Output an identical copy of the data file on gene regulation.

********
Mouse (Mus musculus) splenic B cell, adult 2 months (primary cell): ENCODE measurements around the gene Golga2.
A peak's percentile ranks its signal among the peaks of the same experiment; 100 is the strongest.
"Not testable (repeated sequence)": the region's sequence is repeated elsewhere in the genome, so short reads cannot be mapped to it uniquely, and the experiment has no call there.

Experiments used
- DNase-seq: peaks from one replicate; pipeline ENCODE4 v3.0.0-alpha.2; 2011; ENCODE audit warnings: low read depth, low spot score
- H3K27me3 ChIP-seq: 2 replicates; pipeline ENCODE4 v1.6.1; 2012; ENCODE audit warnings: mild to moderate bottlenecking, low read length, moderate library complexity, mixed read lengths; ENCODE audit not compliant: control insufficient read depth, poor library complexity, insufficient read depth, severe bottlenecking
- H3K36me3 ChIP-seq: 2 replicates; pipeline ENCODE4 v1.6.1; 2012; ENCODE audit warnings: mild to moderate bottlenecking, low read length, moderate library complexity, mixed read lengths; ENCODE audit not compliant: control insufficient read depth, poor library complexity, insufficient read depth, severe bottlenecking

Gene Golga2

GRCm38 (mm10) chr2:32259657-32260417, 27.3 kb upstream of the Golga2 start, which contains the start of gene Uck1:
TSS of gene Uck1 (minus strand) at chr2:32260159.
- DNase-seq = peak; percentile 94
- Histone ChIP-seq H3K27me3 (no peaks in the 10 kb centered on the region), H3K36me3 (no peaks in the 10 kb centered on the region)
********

Mouse (Mus musculus) splenic B cell, adult 2 months (primary cell): ENCODE measurements around the gene Golga2.
A peak's percentile ranks its signal among the peaks of the same experiment; 100 is the strongest.
"Not testable (repeated sequence)": the region's sequence is repeated elsewhere in the genome, so short reads cannot be mapped to it uniquely, and the experiment has no call there.

Experiments used
- DNase-seq: peaks from one replicate; pipeline ENCODE4 v3.0.0-alpha.2; 2011; ENCODE audit warnings: low read depth, low spot score
- H3K27me3 ChIP-seq: 2 replicates; pipeline ENCODE4 v1.6.1; 2012; ENCODE audit warnings: mild to moderate bottlenecking, low read length, moderate library complexity, mixed read lengths; ENCODE audit not compliant: control insufficient read depth, poor library complexity, insufficient read depth, severe bottlenecking
- H3K36me3 ChIP-seq: 2 replicates; pipeline ENCODE4 v1.6.1; 2012; ENCODE audit warnings: mild to moderate bottlenecking, low read length, moderate library complexity, mixed read lengths; ENCODE audit not compliant: control insufficient read depth, poor library complexity, insufficient read depth, severe bottlenecking

Gene Golga2

GRCm38 (mm10) chr2:32259657-32260417, 27.3 kb upstream of the Golga2 start, which contains the start of gene Uck1:
TSS of gene Uck1 (minus strand) at chr2:32260159.
- DNase-seq = peak; percentile 94
- Histone ChIP-seq H3K27me3 (no peaks in the 10 kb centered on the region), H3K36me3 (no peaks in the 10 kb centered on the region)